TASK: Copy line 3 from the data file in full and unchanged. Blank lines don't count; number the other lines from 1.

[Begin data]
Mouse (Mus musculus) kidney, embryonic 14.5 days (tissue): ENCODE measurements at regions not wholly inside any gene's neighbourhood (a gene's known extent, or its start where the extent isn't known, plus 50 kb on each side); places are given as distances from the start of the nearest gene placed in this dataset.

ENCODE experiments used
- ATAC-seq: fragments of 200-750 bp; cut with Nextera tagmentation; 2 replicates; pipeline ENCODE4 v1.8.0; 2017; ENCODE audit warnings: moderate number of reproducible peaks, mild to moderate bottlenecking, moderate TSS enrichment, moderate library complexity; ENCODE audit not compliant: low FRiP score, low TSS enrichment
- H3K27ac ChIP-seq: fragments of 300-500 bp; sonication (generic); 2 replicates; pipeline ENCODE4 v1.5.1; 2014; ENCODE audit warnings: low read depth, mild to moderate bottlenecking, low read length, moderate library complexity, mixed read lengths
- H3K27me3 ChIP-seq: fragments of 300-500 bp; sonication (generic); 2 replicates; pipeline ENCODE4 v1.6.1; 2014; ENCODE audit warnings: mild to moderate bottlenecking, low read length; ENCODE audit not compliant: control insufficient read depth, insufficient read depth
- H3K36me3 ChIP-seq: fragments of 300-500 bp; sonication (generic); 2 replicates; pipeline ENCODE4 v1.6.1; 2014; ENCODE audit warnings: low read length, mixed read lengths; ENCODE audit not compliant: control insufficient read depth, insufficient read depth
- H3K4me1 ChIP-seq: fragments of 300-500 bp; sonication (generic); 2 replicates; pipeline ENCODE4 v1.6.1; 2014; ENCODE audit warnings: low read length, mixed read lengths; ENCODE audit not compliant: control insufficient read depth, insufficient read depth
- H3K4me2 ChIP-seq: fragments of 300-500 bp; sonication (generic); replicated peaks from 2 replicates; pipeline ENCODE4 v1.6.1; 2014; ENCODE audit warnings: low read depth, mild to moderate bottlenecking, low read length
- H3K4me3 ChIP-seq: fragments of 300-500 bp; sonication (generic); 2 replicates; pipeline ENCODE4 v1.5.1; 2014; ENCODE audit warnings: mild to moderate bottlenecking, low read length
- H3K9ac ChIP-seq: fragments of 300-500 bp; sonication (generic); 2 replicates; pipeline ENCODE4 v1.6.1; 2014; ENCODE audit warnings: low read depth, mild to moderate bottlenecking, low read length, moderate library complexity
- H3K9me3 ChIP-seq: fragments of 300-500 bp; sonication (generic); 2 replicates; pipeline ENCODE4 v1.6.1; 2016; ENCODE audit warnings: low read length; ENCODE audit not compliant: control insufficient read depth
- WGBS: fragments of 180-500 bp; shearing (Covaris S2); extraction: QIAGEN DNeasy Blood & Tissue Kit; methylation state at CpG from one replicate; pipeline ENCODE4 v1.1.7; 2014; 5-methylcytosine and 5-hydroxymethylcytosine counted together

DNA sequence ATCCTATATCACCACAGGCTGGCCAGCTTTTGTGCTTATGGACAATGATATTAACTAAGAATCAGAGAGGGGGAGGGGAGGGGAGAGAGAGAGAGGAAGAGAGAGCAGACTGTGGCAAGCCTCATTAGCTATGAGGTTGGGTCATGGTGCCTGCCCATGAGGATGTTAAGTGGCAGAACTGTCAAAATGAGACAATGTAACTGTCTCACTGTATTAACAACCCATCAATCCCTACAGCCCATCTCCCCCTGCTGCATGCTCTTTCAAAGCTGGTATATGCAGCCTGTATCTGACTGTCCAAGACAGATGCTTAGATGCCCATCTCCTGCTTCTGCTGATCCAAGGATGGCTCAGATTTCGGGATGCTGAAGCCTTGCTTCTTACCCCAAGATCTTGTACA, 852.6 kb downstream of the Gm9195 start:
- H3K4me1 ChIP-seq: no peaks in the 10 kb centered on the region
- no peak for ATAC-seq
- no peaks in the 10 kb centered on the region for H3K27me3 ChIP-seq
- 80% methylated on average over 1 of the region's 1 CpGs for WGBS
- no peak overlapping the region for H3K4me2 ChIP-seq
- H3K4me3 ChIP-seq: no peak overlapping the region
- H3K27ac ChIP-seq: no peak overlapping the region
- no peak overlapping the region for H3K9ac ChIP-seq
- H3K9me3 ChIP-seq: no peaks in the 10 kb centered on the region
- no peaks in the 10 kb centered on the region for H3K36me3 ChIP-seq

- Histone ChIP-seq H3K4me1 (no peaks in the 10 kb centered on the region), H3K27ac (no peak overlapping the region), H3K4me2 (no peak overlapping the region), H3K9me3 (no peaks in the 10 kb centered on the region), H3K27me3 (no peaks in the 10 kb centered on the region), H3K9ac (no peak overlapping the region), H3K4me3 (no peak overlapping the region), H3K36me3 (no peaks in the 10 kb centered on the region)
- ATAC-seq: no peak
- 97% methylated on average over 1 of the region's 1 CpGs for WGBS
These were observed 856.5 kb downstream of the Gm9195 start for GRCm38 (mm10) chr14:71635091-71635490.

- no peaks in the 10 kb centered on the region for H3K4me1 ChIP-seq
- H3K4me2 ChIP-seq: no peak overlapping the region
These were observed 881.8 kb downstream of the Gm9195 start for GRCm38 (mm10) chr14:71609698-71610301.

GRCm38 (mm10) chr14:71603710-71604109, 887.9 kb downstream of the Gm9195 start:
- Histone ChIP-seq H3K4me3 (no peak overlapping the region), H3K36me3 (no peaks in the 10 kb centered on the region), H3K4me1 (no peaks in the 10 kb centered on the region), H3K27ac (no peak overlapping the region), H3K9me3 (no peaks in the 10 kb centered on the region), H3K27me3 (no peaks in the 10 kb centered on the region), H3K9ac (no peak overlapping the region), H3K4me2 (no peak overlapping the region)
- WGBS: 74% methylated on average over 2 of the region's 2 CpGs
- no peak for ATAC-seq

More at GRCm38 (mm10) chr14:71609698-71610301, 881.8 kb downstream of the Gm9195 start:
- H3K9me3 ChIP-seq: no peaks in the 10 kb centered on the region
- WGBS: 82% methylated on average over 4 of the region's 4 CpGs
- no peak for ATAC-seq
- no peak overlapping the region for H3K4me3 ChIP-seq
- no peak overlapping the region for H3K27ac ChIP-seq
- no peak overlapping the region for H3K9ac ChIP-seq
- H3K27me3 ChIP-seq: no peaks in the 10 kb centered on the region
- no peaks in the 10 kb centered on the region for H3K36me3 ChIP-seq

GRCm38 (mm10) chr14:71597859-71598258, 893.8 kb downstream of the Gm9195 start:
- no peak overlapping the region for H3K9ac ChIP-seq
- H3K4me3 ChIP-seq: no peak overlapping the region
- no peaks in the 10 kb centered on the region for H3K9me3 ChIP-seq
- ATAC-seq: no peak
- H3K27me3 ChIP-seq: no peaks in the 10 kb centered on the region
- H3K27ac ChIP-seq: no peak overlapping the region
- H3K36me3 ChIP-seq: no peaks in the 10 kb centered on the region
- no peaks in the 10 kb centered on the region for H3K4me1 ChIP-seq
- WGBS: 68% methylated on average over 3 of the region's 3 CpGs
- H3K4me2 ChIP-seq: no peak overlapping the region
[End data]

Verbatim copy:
- ATAC-seq: fragments of 200-750 bp; cut with Nextera tagmentation; 2 replicates; pipeline ENCODE4 v1.8.0; 2017; ENCODE audit warnings: moderate number of reproducible peaks, mild to moderate bottlenecking, moderate TSS enrichment, moderate library complexity; ENCODE audit not compliant: low FRiP score, low TSS enrichment